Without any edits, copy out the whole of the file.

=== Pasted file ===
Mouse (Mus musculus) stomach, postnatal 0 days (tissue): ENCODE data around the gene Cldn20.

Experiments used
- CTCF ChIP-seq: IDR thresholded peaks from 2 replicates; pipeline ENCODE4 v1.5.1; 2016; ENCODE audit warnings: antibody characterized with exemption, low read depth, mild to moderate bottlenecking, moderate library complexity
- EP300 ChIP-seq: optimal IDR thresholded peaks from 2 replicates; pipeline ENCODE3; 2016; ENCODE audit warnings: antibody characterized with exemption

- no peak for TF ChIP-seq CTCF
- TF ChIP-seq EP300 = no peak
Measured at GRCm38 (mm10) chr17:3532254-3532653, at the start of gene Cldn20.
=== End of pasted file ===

Mouse (Mus musculus) stomach, postnatal 0 days (tissue): ENCODE data around the gene Cldn20.

Experiments used
- CTCF ChIP-seq: IDR thresholded peaks from 2 replicates; pipeline ENCODE4 v1.5.1; 2016; ENCODE audit warnings: antibody characterized with exemption, low read depth, mild to moderate bottlenecking, moderate library complexity
- EP300 ChIP-seq: optimal IDR thresholded peaks from 2 replicates; pipeline ENCODE3; 2016; ENCODE audit warnings: antibody characterized with exemption

- no peak for TF ChIP-seq CTCF
- TF ChIP-seq EP300 = no peak
Measured at GRCm38 (mm10) chr17:3532254-3532653, at the start of gene Cldn20.